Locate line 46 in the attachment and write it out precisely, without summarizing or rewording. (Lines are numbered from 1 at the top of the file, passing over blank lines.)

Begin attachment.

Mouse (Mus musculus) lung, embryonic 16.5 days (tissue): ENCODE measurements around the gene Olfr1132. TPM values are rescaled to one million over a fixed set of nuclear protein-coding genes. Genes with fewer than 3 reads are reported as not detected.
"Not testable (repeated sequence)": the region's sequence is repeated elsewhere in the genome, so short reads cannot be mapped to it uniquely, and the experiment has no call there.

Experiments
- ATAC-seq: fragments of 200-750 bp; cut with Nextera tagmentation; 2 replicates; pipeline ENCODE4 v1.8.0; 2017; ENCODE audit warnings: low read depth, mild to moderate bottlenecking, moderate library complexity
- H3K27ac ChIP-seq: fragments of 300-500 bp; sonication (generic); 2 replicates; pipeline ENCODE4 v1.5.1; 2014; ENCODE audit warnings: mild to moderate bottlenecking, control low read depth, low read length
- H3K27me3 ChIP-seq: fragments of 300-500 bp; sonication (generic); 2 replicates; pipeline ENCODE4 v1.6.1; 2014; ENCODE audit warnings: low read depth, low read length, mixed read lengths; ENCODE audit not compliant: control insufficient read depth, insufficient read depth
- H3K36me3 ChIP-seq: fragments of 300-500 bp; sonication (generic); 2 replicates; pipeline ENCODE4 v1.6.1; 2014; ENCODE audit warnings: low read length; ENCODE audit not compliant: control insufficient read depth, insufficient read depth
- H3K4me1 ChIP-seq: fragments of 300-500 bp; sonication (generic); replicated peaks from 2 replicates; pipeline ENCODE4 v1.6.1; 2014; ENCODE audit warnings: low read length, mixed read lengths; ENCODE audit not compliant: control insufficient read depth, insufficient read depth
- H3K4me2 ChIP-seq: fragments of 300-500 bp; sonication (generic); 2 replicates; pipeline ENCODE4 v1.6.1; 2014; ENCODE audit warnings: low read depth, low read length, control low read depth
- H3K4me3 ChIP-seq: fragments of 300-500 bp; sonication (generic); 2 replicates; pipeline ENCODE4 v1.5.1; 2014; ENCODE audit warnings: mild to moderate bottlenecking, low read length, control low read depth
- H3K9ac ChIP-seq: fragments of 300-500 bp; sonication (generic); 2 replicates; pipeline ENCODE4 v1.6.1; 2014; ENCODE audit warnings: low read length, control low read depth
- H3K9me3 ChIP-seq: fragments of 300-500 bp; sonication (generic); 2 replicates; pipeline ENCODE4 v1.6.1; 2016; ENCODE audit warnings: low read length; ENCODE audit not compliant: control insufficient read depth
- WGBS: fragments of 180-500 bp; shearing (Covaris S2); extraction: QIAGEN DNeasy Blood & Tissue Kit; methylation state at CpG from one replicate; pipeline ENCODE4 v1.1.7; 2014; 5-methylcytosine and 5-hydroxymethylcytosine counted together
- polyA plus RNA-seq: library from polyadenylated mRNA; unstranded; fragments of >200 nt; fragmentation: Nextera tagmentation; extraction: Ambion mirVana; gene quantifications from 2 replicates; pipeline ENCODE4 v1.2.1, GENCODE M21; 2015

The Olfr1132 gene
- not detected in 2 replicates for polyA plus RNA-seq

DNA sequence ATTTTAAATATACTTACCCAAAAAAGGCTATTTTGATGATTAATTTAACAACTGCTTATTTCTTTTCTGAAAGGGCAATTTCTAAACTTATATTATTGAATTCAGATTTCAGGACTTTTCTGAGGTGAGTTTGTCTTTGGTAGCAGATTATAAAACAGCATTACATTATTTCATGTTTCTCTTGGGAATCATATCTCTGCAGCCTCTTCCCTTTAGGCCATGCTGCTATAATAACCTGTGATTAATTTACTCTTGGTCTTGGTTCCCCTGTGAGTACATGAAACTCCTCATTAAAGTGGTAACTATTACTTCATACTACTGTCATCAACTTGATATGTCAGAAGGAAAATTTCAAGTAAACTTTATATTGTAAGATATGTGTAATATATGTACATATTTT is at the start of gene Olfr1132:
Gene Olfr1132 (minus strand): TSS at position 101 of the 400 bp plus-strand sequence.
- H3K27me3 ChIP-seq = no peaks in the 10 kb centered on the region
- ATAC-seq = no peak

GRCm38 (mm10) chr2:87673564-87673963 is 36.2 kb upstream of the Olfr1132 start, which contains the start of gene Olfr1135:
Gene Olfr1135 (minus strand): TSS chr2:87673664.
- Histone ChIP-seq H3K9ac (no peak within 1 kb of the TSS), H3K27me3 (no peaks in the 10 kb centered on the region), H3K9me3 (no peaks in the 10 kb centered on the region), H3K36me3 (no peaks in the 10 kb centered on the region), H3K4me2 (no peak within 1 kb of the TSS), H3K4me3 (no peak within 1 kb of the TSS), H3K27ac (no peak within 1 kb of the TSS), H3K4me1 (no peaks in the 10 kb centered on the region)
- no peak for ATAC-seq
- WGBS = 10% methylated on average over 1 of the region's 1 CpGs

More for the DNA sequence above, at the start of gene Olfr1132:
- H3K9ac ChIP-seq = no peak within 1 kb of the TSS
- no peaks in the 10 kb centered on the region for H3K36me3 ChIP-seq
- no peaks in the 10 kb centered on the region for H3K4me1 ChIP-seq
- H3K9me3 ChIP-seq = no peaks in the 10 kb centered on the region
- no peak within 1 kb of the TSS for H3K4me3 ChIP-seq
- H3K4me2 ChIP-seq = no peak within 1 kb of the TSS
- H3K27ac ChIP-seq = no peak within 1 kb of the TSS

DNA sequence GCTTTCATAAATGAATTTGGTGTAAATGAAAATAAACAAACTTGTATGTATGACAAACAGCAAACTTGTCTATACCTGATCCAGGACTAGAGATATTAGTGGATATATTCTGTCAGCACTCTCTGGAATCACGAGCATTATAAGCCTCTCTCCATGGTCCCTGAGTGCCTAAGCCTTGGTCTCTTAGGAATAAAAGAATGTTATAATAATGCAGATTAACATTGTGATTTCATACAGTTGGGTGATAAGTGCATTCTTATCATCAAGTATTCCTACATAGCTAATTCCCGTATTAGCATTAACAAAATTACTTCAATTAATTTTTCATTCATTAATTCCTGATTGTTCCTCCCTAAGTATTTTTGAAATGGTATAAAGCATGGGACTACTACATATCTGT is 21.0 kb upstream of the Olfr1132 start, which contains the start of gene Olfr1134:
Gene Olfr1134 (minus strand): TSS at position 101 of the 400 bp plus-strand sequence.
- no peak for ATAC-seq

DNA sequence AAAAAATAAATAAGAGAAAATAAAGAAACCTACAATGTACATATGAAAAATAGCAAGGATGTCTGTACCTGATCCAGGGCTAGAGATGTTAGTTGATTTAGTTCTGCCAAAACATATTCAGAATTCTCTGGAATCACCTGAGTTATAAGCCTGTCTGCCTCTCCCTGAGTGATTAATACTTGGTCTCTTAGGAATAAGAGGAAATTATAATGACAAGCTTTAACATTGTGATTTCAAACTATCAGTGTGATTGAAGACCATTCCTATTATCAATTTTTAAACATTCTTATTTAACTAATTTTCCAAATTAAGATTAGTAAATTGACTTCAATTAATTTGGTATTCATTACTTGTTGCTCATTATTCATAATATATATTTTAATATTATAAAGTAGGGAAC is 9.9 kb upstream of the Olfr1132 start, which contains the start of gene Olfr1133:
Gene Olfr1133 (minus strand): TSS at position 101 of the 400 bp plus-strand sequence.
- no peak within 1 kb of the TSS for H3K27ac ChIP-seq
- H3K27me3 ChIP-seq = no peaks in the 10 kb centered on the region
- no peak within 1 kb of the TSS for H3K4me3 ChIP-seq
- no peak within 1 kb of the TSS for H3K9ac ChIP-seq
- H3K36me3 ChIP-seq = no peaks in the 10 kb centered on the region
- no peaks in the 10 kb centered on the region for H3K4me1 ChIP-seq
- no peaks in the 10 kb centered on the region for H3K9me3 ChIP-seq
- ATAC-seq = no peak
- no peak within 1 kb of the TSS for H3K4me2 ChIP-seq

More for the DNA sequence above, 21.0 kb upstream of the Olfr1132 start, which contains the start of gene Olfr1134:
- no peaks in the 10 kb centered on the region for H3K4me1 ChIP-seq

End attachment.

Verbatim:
- ATAC-seq = no peak